Doctors today are telling us to eat less meat and dairy. What other ways can we get our protein? We can't eat fish all the time. Beans and grains are a time-honored way to get plenty of protein with low fat, high fiber and no cholesterol. Sprouts: Alfalfa, Mung Bean, and Bean Mix, are beans that have been sprouted and are a wonderful option for a variety of vegetarian meals. Grown locally year round, sprouts are a good source of protein and Vitamin C.
New Year's resolutions abound, many are old standbys like losing weight and eating better, but few of us know how a simple addition to our diets can go a long way to a healthier life - adding Sprouts to our meals. What many people don't realize is how simple it is to add proteins, important nutrients and anti-oxidant properties to our diets by eating Sprouts. Yes, Sprouts. Those simple little things we sometimes add on our salads are actually incredibly nutritious and good for us.
Sprouts come in a variety of flavors to accent almost any meal, and in most cases have more nutritional value than the full size vegetables, often several times as much. This amazing food is so easy to incorporate into a well-balanced diet. The simplest way is to add them to sandwiches and salads, but you can also add the great taste, texture and variety of Sprouts to soups, pizza, stir-fry dishes and omelets. There are many tasty ways to eat healthier.
Although Alfalfa and Bean Sprouts are the most familiar varieties, many other kinds of Sprouts are readily available, including Broccoli and Radish Sprouts, Garlic and Onion Sprouts, Lentil, Clover, Sunflower, Pea Shoots and Soybean. All of these individual varieties have their own unique flavors, textures and nutritional benefits.
In addition to adding protein and other nutrients to your diet, many varieties of Sprouts contain plant chemicals that some studies indicate may protect against the onset of heart disease and cancer. Alfalfa Sprouts contain high levels of Saponins, which have been shown in studies to reduce cholesterol. Much has been written about the cancer-inhibiting properties of Broccoli; but very few people know that Broccoli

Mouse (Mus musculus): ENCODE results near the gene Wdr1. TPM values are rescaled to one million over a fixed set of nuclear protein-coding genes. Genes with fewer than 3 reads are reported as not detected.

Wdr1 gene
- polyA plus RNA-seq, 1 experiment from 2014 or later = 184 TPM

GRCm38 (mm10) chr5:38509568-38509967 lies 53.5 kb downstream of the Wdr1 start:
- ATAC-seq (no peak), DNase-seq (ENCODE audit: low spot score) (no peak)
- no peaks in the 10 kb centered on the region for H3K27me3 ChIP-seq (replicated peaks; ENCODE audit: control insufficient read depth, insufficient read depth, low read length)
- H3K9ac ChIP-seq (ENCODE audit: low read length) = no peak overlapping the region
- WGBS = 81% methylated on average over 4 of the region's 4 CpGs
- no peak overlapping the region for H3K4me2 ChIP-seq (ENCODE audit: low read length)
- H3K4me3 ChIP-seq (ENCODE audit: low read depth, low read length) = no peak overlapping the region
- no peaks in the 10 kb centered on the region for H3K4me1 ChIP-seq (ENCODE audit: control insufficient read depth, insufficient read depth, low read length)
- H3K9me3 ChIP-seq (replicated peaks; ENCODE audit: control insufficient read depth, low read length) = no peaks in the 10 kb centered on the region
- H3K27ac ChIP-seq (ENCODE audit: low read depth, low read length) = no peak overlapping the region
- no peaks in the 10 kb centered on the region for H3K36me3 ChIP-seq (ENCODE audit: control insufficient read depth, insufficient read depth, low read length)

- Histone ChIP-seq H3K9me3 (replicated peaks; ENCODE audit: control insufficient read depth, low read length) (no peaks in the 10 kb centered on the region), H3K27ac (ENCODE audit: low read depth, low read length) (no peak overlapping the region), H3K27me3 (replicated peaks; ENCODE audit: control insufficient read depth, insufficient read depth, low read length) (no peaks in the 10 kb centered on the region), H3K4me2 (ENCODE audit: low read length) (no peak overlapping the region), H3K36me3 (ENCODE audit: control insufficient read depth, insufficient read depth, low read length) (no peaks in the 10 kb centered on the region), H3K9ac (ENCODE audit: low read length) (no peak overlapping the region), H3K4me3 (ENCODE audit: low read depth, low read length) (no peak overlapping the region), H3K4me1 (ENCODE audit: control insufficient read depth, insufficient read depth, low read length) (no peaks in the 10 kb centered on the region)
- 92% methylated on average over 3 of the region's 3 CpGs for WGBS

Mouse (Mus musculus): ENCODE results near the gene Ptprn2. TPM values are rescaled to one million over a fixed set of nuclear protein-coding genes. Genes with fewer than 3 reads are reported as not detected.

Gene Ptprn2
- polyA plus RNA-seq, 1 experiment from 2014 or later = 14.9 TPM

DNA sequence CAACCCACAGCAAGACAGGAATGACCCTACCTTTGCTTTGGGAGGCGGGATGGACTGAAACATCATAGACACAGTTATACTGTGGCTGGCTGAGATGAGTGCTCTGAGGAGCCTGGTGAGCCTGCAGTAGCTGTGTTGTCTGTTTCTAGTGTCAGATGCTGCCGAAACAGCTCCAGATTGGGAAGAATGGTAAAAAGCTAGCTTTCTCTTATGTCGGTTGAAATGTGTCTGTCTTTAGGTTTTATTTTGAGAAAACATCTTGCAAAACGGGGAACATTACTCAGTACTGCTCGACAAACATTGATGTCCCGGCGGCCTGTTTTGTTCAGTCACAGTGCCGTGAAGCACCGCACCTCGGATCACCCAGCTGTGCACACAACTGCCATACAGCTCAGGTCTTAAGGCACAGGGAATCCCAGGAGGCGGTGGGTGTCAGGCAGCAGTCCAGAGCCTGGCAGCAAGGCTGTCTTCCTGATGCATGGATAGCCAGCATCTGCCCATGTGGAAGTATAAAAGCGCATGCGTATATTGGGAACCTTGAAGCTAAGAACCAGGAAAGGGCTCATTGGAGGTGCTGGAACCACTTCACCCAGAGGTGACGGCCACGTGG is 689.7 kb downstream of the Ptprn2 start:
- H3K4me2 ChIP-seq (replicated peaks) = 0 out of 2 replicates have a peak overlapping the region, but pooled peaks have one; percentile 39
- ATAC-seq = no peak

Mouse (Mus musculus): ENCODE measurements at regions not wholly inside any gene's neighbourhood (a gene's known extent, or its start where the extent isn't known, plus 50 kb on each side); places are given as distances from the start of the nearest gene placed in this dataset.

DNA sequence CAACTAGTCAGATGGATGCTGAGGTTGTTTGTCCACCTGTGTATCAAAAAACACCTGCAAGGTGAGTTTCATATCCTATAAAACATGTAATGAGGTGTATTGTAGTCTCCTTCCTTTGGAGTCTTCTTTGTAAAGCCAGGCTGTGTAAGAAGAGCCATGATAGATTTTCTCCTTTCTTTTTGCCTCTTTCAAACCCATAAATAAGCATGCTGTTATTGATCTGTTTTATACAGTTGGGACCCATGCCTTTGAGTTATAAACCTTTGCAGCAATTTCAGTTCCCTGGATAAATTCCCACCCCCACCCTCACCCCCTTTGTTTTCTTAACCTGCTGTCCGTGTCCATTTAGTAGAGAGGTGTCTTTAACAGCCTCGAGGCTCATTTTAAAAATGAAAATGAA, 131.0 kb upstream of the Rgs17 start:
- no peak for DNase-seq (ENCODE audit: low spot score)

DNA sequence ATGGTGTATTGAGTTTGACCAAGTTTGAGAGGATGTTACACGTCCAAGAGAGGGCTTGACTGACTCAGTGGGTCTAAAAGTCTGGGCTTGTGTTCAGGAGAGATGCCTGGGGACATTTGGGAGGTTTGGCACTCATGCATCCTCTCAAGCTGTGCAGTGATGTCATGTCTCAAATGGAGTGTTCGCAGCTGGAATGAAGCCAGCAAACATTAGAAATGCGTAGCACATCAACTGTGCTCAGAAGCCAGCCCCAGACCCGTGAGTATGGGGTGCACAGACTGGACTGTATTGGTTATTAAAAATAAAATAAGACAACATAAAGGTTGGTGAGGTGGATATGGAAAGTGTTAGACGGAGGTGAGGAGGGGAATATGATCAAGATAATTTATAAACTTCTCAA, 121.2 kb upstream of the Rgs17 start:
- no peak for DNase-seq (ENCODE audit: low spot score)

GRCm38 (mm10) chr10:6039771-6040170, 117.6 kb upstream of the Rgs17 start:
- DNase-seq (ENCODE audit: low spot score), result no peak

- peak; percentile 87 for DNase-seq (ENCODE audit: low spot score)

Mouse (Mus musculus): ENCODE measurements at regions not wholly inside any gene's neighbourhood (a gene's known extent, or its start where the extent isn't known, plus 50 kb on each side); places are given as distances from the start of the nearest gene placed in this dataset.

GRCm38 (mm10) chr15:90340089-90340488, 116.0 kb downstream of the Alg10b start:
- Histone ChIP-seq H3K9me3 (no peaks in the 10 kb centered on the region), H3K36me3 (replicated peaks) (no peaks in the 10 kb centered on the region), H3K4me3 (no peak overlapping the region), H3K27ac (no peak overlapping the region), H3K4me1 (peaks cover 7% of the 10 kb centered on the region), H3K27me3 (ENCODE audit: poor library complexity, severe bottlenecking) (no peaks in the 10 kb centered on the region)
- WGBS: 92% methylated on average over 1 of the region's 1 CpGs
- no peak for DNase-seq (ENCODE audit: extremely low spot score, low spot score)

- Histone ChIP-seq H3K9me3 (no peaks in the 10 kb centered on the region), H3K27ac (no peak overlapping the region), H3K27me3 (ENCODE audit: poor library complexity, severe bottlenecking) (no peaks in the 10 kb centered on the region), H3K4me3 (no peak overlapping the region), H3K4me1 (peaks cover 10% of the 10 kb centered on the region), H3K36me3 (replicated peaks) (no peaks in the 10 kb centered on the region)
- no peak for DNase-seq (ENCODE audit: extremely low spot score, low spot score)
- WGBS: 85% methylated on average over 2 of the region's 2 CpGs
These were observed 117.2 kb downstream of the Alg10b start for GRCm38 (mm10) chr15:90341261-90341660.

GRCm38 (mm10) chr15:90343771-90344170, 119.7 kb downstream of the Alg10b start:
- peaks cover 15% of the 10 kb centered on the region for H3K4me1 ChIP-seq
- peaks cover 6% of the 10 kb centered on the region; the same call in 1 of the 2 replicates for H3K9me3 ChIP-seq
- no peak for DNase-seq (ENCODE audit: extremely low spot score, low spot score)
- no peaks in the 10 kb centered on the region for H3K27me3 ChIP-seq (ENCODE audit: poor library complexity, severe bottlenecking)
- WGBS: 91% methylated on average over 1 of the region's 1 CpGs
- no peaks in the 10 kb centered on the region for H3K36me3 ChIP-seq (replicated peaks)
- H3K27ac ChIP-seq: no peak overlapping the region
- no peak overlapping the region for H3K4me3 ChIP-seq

The caloric value of the three types ranges from mung sprouts with only 30 calories to lentil sprouts with 106 and soybean sprouts with 122. Their protein values range from 3 grams (mung sprouts) to 13 grams (soybean sprouts). This makes them a good source of protein because three grams represents 6 percent and 13 grams equals 26 percent of the recommended daily value (DV). They're all low in total fat and carbohydrates. Of the three, soybeans produce the only sprouts that have enough dietary fiber to be significant, providing 4 percent of DV.
Bean sprouts are a great source of vitamin C, providing 22 percent to 28 percent of the daily value. They're also good sources of six of the eight B vitamins. They're especially high in folate, with mung beans providing 15 percent, lentils 25 percent and soybeans 43 percent of the daily value. Lentil and soybean sprouts are a good source of thiamine (15 and 23 percent of DV, respectively), with mung sprouts containing 6 percent of DV. They provide 4 percent to 9 percent of the daily value of riboflavin, niacin, pantothenic acid and B6.
Lentil and soybean sprouts provide higher amounts of most minerals: iron (18 and 12 percent DV), magnesium (9 and 18 percent DV), phosphorus (17 and 16 percent DV), potassium, (9 and 14 percent DV), zinc (10 and 8 percent DV) and copper (18 and 21 percent DV). Both are also a great source of manganese, with lentil sprouts having 25 percent and soybean sprouts providing 35 percent DV. All three contain small amounts of calcium. Mung sprouts provide all the same minerals in a range of 3 to 9 percent DV.
Essential Fatty Acids
Bean sprouts are rich sources of omega-3 and omega-6 fatty acids. Mung sprouts provide 16 mg, lentil sprouts 38 mg and soybean sprouts 445 mg of omega-3 fatty acids. While mung sprouts have 42 mg and lentils have 181 mg of omega-6 fatty acids, soybean sprouts provide a huge 3,338 mg.